Gardeners of Somerset Valley
January 2004 Editor: Mitch Greenbaum
GET TO KNOW OUR SCHOLARSHIP STUDENTS
FLOWER SHOW AND CATALOGUE SEASON
NEXT MEETING: Wednesday, January 21, 7:30 PM,
At the North Branch Reformed Church
With artic blasts routinely dropping temperatures down into the single digits, January is probably a time best spent day-dreaming of a Florida or Caribbean vacation rather than thinking about outdoor gardening projects for 2004. Since a warm clime is merely a pipe dream for most of us who will be spending the whole winter in New Jersey, next week can be a nice opportunity to get out of the house and warm up to the experiences and challenges facing our scholarship students, Nina Zinn and Gregory Shinn. Instead of a formal program, Nina and Gregory will be attending our meeting to talk about their studies and life in general as horticultural students. We should also have some extra time during the hospitality break to meet with them in small groups, and generally to catch up with our fellow club members after the long holiday break.
According to some of the more than 20 attendees, the 2003 GOSV Christmas Party held at Christine’s home in Green Brook on December 20 was a delectable feast. It’s not a far stretch to predict that avid gardeners are also outstanding in the kitchen, and from appetizers to dessert, no one left disappointed or hungry. As a way of providing a flavor of the evening and to get your mouths watering all over again, below were some of the menu highlights.
Since the end of December, seed catalogues have been piling up in the mailbox seemingly one or two every day. For those of us who do and even for those who don’t buy products through the mail, there seems to be two important trends taking place this year that should be of interest to everyone. The first is that more and more catalogues are providing a greater depth of information about plants. In the past, differentiating annuals from perennials, shade versus sun loving varieties, highlighting award winners and promoting new introductions was the norm. Now some are going far beyond the basics, almost becoming mini horticulture manuals. Catalogues are starting to offer information about heat and drought tolerance, attraction for butterflies/hummingbirds, poison indicators (even including level of toxicity), fragrance, and what should be all of our most looked after critical data, deer and rabbit resistance. Surprisingly only a handful of catalogues are flagging items having deer resistance, but over time this will probably become more commonplace. The other major trend is that for the first time some of the major companies are giving significant discounts for ordering early. Previously if you purchased a minimum dollar amount by the deadline, you could expect free seeds, starter fertilizer or possibly some helpful literature. As an example of the change of strategy, Gurney’s is advertising a $20 gift certificate and if the order happens to be less than $20, it’s yours free. Henry Field’s has a slightly different twist, providing $20 worth of no charge product when you order $20 from the catalogue. Apparently this marketplace has become very saturated and the companies are resorting to promotions to try and build brand loyalty. If you come across any other outstanding deals or have received an exceptionally informative catalogue, please bring them to our attention at the meeting.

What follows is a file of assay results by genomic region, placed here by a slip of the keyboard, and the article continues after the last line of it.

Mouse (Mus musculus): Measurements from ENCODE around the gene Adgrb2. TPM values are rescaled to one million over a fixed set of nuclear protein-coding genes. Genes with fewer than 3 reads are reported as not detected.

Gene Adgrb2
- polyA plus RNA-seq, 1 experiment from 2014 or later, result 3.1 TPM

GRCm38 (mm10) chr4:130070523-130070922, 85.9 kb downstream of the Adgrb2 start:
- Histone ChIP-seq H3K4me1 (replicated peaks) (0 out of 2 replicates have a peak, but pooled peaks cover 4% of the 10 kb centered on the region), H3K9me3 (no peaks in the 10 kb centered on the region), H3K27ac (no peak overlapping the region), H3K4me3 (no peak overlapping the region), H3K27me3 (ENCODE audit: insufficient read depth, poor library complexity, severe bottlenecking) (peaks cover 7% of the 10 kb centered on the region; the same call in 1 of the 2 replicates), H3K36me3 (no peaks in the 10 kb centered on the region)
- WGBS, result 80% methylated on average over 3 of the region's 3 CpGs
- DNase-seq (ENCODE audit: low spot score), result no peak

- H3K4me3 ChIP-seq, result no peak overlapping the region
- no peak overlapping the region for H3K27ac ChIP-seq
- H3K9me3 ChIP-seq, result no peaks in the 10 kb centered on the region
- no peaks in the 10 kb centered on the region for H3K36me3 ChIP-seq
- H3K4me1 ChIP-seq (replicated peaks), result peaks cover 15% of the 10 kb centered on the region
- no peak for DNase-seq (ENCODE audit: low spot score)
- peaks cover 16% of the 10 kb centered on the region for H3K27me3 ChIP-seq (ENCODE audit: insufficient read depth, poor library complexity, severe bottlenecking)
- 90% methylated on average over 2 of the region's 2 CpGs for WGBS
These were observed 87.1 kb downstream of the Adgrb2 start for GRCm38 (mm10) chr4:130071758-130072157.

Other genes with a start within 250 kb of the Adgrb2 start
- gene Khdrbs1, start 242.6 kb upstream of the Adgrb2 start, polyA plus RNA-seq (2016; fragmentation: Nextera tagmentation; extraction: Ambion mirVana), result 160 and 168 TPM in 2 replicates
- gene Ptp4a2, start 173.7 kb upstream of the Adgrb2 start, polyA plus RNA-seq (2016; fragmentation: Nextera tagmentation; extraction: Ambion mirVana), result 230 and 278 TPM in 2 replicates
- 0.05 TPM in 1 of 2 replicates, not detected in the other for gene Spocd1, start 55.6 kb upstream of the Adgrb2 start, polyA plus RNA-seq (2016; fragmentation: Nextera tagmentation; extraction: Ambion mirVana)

- New member Pien Nagy made two types of homemade egg rolls and spare ribs.
- Pat Matson cooked a delicious, authentic paella.
- Catherine Mazauskas’s pork loin and Denise Hawkin’s chicken dish, which was described by Christine as “chicken cacciatore without the cacciatore”, were also big hits.
- Complementing these wonderful items was Dorothy Wright’s side dish, an Amish pineapple and bread recipe.
- Lastly, Helen Brown’s German chocolate cake and Doris Race’s pineapple-cherry cobbler made for a glorious finish to a fantastic culinary evening.
A hearty thanks goes out to Christine for opening her home to us for our annual Christmas celebration during this very busy time of year.
Just a reminder, the second annual Flower, Garden and Outdoor Living Show takes place February 19-22 at the New Jersey Convention Center in Edison. The theme this year is “A Garden State of Mind”, and though the opinion of members attending last year’s event was generally unfavorable, perhaps the MAC organization will do a better job this time around. For those thinking of attending the Philadelphia Flower Show and don’t want to drive, the Hunterdon County Adult Continuing and Community Education school is sponsoring trips on the Saturdays of March 7 and March 13, and typically they do an outstanding job. For details call 908-768-1405.
In February we return to our normal meeting format with a presentation on herbs. This month, come on out and get to know our scholarship students. Gregory and Nina will certainly appreciate your support, and we can all help each other get through this cold spell with a pleasant evening discussing ‘hot’ gardening topics.